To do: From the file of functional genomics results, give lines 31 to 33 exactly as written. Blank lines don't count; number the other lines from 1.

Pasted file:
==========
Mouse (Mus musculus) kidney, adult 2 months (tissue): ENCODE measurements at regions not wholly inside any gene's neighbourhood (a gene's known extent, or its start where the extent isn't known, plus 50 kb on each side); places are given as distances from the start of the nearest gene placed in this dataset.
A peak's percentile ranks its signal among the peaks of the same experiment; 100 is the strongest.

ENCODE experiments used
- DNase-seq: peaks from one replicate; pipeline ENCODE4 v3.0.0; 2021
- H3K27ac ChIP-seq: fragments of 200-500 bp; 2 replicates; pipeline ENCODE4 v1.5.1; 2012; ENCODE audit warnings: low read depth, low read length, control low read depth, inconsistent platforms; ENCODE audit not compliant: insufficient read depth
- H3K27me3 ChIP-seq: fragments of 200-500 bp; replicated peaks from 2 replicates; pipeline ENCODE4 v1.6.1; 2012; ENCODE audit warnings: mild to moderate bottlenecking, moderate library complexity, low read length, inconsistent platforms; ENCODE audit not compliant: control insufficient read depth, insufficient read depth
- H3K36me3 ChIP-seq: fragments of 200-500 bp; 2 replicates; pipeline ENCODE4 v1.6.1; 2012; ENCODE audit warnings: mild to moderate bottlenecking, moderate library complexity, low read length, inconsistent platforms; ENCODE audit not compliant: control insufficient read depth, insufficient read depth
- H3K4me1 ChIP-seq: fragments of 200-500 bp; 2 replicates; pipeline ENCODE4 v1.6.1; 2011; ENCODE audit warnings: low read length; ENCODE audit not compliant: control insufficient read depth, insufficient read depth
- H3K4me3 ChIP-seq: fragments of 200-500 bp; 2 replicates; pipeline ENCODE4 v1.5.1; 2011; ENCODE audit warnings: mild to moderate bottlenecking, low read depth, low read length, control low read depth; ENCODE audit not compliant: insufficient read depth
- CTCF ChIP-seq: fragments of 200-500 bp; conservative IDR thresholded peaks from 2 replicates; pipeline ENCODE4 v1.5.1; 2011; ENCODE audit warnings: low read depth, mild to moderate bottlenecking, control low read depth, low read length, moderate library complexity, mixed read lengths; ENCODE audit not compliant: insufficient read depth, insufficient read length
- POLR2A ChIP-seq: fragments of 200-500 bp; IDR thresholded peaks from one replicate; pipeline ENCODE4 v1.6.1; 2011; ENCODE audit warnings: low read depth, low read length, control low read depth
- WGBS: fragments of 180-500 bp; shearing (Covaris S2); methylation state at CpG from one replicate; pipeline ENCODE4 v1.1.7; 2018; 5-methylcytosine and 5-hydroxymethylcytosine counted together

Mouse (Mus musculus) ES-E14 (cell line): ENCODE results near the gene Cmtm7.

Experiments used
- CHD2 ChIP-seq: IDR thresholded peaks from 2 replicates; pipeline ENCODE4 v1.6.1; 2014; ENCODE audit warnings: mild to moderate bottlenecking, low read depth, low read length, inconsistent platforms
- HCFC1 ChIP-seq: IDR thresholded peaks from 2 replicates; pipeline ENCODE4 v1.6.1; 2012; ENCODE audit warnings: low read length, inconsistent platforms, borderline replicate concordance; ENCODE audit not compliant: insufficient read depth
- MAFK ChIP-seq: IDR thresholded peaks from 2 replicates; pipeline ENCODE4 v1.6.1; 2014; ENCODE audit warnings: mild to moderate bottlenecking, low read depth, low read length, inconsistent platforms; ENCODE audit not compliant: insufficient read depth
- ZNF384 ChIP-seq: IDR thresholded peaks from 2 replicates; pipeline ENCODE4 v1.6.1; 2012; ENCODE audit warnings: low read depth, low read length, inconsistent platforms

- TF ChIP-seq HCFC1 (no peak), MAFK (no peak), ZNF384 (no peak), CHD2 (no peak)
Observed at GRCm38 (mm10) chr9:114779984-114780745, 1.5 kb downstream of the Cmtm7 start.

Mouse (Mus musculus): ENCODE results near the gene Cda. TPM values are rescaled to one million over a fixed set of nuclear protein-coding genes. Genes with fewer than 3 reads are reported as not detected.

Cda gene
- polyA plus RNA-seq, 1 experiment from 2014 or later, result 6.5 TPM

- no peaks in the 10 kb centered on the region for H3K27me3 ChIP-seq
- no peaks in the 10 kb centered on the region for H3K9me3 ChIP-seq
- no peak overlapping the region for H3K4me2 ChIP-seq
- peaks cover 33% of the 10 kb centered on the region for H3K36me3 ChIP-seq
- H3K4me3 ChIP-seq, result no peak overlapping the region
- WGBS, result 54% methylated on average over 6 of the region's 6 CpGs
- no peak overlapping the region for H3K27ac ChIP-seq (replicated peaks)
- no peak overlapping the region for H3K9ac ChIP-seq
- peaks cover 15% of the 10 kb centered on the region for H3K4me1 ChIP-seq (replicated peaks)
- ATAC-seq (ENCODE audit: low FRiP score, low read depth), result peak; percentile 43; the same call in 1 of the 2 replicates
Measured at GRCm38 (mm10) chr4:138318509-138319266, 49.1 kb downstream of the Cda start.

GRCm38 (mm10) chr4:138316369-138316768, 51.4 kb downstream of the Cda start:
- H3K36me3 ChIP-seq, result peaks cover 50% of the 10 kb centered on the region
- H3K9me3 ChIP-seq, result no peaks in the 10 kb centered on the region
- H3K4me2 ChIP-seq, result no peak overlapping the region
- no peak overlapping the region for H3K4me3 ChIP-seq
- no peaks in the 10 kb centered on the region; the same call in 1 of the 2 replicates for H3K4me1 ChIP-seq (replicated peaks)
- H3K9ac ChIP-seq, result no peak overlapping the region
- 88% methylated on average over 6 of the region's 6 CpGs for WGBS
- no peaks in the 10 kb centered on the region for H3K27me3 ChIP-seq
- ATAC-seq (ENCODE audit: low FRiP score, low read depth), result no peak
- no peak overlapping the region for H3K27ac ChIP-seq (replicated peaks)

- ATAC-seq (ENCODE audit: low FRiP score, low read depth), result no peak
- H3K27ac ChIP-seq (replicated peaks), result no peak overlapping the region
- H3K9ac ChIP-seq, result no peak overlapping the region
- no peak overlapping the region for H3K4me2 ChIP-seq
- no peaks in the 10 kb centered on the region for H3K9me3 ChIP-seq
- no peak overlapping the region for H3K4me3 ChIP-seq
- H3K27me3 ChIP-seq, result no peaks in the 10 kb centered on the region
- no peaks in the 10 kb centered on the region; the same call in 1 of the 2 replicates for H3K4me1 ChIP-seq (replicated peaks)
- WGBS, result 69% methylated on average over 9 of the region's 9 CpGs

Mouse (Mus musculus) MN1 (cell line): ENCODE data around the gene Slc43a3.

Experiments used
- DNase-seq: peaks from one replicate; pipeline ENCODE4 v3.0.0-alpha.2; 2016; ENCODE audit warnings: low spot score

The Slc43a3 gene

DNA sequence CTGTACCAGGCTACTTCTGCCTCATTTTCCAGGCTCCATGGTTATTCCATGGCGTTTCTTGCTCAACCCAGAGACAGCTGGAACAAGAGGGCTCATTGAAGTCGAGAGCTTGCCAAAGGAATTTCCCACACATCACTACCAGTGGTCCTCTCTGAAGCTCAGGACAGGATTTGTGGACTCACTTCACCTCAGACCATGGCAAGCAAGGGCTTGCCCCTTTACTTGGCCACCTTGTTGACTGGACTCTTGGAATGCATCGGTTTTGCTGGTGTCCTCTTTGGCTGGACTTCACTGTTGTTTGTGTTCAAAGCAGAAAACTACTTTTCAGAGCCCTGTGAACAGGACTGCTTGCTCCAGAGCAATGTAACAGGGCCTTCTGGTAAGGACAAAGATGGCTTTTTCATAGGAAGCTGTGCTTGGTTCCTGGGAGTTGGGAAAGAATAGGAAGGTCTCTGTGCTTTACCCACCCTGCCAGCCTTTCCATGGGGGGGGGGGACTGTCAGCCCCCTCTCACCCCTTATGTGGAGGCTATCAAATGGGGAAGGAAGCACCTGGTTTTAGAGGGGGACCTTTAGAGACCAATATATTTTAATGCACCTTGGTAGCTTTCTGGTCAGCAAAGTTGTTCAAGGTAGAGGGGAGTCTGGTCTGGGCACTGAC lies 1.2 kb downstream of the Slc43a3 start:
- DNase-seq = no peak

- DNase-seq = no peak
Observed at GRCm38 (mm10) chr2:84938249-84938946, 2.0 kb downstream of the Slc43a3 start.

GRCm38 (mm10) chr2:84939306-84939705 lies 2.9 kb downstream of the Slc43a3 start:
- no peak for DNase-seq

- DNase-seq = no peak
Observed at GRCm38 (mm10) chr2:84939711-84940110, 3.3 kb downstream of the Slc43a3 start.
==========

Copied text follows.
- no peak overlapping the region for H3K9ac ChIP-seq
- peaks cover 15% of the 10 kb centered on the region for H3K4me1 ChIP-seq (replicated peaks)
- ATAC-seq (ENCODE audit: low FRiP score, low read depth), result peak; percentile 43; the same call in 1 of the 2 replicates